Talking about Martin Luther King, Jr. With Toddlers
Tomorrow we will be nestled in our house on the western coast of Alaska, baking a cake and celebrating the birthday of Martin Luther King, Junior. We're hundreds of miles away from the big celebrations and the cities where so many are honoring his work, but we hope to have his legacy a part of our lives and our home.
Our two-year-old son recognizes Martin Luther King's face and understands that he was a wonderful man. Our son's face controted in worry when he first heard that Martin Luther King, Jr. was no longer alive, but relaxed when we told him that, while it is sad, it is okay for us to still remember and talk about him.
This is what I want my son to know at age two:
1. Martin Luther King, Jr. was a person with a mother and father and siblings who lived in Georgia. He grew up and had his own family and children.
2. Martin Luther King, Jr. was a wonderful man who helped others do the right thing and was kind, fair, thoughtful and brave.
3. The sounds of his speeches.
4. What he looked like as a child and as an adult.
5. He is someone very important in our lives who inspires us to do the right thing and that is why we celebrate his birthday.
It's simplistic - very simplistic, but my children are only one and two and I think that this level of introduction gives them the chance to grow up "knowing" him in a way that is meaningful for small children.
Studies show that race is something that children should be exposed to. The simplistic messages that, "We are all people" and "We are all alike" don't give children the tools or language to explore and understand some of the differences that exist and some of the conflicts as we learn to grapple with issues of power and oppression.
However, right now my kids are very young so our conversations about race will not revolve around the difficulties and the negatives. Right now we will foster positive relationships in front of our children, speak about people using the language that describes races and cultures, and share the stories of people speaking up, working together and problem solving to do the right thing.
My two-year-old knows, "Do the right thing". It means returning the water bottle to his sister, saying, "Sorry", taking turns with the yellow dump truck and telling the truth. My boy doesn't know what, "Do the right thing" means in the scheme of the Civil rights era and in today's political climate, but I wonder how important it is to elaborate at this point - being civil, kind, fair, thoughtful, and brave to do the right thing - what else can it mean that makes sense to a toddler? Certainly not the words and behaviors exemplified by many of the current people in the news.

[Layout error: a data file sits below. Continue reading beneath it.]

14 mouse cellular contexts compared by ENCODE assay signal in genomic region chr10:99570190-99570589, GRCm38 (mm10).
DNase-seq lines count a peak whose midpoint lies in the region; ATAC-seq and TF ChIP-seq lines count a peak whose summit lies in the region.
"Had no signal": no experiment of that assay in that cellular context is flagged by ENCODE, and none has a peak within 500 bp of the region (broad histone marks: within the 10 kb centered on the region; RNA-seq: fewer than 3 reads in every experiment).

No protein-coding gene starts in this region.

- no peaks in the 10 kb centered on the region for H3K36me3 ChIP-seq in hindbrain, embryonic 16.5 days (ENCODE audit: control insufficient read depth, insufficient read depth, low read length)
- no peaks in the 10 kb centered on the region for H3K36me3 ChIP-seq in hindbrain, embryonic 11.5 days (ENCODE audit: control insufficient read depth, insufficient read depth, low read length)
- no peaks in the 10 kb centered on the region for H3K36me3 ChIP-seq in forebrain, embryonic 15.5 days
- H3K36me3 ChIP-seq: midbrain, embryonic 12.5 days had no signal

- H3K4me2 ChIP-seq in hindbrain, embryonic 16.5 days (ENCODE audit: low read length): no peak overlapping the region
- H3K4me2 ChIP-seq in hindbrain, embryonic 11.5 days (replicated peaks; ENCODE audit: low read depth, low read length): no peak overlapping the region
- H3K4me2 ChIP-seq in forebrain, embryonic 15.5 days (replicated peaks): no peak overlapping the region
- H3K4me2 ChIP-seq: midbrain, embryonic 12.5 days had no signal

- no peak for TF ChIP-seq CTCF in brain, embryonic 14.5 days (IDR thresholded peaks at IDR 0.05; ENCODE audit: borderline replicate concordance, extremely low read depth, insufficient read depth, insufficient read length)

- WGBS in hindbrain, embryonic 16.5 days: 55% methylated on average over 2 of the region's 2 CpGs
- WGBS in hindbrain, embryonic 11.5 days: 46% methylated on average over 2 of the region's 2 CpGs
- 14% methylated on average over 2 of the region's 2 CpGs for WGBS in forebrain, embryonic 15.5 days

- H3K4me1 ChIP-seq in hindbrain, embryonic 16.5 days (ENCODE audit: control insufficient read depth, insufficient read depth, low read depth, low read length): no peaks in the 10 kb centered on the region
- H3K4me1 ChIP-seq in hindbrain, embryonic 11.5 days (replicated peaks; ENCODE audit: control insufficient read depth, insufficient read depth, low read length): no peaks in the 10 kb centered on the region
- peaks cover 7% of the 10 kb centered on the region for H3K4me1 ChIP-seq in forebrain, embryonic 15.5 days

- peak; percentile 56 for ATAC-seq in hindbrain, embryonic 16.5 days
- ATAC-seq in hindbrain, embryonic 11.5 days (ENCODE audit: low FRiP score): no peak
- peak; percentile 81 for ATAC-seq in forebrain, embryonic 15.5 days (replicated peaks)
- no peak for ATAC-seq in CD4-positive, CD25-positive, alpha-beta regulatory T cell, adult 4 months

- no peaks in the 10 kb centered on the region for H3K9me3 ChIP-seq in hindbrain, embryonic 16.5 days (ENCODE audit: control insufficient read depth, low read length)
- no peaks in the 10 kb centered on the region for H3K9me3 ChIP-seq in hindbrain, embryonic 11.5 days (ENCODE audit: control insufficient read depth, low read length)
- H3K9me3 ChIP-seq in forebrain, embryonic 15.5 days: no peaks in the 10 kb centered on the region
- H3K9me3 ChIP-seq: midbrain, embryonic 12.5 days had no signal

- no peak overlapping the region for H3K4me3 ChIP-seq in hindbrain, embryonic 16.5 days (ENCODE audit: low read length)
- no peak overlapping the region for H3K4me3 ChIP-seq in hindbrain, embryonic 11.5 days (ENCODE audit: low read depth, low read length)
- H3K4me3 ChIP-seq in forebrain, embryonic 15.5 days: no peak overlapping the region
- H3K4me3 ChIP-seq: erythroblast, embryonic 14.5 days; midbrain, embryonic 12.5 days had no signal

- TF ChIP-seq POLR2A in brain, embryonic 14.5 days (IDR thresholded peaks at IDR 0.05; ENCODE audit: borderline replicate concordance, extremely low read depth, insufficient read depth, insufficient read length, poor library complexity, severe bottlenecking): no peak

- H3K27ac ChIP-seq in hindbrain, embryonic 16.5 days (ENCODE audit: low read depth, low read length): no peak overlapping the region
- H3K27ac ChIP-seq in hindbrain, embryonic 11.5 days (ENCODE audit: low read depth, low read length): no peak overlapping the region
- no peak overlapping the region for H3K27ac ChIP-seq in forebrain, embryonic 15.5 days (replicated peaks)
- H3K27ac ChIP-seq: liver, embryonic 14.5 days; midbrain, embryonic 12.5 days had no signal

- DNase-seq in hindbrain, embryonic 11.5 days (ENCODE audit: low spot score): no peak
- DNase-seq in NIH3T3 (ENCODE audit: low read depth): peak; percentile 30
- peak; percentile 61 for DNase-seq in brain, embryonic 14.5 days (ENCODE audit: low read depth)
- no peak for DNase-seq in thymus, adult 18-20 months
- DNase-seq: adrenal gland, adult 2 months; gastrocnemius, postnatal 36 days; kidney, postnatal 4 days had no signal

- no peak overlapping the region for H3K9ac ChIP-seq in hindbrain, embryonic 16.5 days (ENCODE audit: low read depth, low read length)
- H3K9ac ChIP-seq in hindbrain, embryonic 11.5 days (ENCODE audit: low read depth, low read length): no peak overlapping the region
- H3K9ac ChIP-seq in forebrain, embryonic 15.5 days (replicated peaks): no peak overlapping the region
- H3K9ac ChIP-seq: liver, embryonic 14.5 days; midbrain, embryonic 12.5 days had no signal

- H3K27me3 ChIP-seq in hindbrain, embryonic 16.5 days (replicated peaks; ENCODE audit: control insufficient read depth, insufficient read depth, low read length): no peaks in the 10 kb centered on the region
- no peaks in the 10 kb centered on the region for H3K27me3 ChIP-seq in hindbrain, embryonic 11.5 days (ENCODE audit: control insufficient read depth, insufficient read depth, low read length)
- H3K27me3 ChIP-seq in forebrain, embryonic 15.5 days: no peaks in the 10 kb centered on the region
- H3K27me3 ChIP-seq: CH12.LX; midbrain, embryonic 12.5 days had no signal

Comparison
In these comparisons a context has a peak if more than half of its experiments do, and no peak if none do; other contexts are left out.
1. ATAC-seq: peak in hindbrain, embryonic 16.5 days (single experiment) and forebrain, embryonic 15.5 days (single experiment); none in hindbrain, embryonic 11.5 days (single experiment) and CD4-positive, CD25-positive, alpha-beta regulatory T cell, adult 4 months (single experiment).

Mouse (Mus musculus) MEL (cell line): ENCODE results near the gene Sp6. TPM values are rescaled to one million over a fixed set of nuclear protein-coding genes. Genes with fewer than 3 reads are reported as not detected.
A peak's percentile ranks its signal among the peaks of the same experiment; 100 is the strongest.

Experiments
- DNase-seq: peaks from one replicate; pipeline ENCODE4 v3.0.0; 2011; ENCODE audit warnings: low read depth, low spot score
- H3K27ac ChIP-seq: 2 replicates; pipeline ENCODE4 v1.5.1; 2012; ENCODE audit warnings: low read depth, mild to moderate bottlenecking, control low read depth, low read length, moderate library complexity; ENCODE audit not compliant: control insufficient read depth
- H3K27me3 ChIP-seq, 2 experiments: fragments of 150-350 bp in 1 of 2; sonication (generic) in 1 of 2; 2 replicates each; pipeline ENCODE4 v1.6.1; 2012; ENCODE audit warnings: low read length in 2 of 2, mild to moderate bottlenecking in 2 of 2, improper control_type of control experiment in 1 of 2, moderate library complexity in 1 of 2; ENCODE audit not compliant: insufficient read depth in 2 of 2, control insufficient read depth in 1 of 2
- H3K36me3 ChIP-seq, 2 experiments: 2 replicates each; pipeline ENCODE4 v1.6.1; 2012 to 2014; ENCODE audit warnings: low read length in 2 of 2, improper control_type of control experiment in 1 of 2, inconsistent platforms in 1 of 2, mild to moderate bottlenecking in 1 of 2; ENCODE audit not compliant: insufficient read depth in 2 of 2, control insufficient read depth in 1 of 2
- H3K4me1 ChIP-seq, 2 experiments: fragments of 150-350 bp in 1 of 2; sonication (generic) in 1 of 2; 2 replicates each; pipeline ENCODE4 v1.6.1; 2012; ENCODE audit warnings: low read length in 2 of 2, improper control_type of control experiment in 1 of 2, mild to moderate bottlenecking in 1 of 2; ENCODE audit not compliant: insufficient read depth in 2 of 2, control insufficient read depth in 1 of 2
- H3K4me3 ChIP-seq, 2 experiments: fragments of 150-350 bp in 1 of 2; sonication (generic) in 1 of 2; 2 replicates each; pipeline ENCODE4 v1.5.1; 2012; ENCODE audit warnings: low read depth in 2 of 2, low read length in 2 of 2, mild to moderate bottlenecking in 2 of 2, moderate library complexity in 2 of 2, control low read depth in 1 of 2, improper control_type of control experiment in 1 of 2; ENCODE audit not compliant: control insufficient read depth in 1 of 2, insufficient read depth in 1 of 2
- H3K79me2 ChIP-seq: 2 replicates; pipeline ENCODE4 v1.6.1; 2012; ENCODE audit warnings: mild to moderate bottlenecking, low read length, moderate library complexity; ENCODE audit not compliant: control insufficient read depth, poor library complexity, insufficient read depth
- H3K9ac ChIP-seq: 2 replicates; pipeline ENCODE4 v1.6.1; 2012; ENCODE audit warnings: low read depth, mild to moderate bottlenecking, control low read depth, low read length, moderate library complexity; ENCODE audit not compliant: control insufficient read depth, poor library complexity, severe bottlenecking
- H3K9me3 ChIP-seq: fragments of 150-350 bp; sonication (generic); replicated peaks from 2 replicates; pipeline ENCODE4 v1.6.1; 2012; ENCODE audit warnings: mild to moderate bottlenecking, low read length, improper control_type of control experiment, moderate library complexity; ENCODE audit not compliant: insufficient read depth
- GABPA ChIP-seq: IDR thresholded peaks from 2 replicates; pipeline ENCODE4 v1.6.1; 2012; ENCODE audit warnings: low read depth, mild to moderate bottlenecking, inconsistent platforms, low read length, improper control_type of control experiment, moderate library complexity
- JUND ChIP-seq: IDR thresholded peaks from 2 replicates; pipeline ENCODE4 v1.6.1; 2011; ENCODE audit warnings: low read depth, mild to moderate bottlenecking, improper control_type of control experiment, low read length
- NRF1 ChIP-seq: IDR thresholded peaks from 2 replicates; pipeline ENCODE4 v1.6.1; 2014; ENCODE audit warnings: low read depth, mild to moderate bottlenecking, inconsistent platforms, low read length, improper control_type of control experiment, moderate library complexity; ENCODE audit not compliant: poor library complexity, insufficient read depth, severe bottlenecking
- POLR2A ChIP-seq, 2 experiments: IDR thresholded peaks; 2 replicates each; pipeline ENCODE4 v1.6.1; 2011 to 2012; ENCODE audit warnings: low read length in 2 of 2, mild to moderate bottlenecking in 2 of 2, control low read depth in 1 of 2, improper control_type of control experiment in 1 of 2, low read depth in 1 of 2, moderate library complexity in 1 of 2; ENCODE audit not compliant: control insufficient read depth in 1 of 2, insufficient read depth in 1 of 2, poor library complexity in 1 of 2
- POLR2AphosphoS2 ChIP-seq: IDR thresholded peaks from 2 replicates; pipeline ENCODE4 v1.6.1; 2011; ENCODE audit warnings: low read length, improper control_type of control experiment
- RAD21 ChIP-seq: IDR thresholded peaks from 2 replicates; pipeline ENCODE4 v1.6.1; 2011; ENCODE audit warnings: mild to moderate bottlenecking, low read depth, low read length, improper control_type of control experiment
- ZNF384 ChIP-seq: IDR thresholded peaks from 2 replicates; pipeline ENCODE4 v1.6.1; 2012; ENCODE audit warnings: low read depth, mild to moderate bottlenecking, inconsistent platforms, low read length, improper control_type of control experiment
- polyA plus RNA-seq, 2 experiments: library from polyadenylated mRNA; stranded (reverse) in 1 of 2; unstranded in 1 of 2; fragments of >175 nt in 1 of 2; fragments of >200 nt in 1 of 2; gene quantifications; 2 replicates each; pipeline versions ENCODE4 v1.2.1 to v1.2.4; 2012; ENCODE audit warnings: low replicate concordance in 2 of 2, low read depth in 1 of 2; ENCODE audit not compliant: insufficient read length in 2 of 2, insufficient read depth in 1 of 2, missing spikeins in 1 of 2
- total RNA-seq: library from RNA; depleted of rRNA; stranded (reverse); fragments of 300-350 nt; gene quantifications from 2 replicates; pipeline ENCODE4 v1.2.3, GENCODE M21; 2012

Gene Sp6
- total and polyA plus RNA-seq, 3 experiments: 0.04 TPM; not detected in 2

Anyway, I also believe there is something infinitely valuable in being able to grow up feeling safe and secure, as well as infinitely valuable in growing up seeing a vision of how things can be. I think the opportunity to grow up hearing discussions of people trying to do the right thing and feeling hopeful is far more powerful than growing up surrounded by fear or anger.
Certainly, Martin Luther King, Jr. did not grow up totally immune to the bigotry and racism. In a children's book, My Brother Martin: A Sister Remembers Grwoing Up with the Rev. Dr. Martin Luther King Jr., written by his sister, Christine King Farris describes a healthy rich childhood filled with play and community in which the children really were shielded from the political and social climate. She describes a particular event as the day Martin Luther and his siblings realized that all was not as it seemed.
She describes the day the King children were told by by their friends (their neighborhood friends whom they'd played with for years) that they could no longer play with them. The friends were white and soon moved away. Martin and his siblings were devastated, and what happened next is also something that I want my children to grow up knowing...
Martin Luther's mother did not yell and holler and speak of hatred. Instead she spoke in words filled with hope and explained the behavior of the neighbors by saying that people did not yet understand.
They were powerful words and Martin took those words to heart, announcing to his mother that someday he was going to change the world.
And indeed he did. And he did it by espousing peaceful practices, inspiring people from all walks of life to joing together and speaking relentlessly about the importance of civil rights.
I hope my children will grow up and help be a part of furthering his legacy. And so, tomororow we bake cake and celebrate the birth of this great man.